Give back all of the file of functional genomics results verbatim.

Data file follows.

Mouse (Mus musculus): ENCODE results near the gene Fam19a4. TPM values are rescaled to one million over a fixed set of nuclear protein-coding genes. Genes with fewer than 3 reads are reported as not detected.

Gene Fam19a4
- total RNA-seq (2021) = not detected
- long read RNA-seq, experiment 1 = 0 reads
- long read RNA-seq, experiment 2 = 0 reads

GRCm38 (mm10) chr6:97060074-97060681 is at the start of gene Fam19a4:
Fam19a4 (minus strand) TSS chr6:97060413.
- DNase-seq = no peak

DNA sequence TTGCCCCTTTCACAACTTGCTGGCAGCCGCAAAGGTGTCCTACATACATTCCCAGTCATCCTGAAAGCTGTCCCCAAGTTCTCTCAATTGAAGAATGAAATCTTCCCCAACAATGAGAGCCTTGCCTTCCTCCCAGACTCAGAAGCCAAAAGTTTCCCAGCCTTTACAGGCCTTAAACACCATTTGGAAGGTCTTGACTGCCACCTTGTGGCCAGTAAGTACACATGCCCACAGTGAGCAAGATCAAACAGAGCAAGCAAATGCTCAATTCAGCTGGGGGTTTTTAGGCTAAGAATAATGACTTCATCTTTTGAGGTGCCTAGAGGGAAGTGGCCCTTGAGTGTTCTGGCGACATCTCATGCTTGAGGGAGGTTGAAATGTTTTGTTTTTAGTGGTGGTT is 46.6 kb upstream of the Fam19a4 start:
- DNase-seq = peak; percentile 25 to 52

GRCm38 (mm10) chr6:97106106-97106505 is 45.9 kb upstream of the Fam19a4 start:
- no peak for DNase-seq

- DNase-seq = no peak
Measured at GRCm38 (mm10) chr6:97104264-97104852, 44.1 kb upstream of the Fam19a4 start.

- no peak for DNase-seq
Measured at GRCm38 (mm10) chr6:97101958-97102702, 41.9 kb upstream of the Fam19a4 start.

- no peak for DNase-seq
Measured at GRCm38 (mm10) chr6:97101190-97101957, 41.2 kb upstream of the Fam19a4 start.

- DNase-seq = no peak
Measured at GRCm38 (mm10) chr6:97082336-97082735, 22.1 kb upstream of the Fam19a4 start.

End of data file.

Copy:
Mouse (Mus musculus): ENCODE results near the gene Fam19a4. TPM values are rescaled to one million over a fixed set of nuclear protein-coding genes. Genes with fewer than 3 reads are reported as not detected.

Gene Fam19a4
- total RNA-seq (2021) = not detected
- long read RNA-seq, experiment 1 = 0 reads
- long read RNA-seq, experiment 2 = 0 reads

GRCm38 (mm10) chr6:97060074-97060681 is at the start of gene Fam19a4:
Fam19a4 (minus strand) TSS chr6:97060413.
- DNase-seq = no peak

DNA sequence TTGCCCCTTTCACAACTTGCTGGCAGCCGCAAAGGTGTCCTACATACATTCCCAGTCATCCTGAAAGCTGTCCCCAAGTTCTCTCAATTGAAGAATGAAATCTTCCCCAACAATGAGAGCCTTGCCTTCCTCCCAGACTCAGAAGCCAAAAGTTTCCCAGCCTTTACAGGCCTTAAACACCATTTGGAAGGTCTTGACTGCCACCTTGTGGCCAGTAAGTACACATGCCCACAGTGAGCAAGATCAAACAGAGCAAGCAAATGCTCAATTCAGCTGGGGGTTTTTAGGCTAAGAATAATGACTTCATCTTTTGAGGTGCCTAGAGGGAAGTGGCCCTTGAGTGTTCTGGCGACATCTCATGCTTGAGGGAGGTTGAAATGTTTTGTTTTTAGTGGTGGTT is 46.6 kb upstream of the Fam19a4 start:
- DNase-seq = peak; percentile 25 to 52

GRCm38 (mm10) chr6:97106106-97106505 is 45.9 kb upstream of the Fam19a4 start:
- no peak for DNase-seq

- DNase-seq = no peak
Measured at GRCm38 (mm10) chr6:97104264-97104852, 44.1 kb upstream of the Fam19a4 start.

- no peak for DNase-seq
Measured at GRCm38 (mm10) chr6:97101958-97102702, 41.9 kb upstream of the Fam19a4 start.

- no peak for DNase-seq
Measured at GRCm38 (mm10) chr6:97101190-97101957, 41.2 kb upstream of the Fam19a4 start.

- DNase-seq = no peak
Measured at GRCm38 (mm10) chr6:97082336-97082735, 22.1 kb upstream of the Fam19a4 start.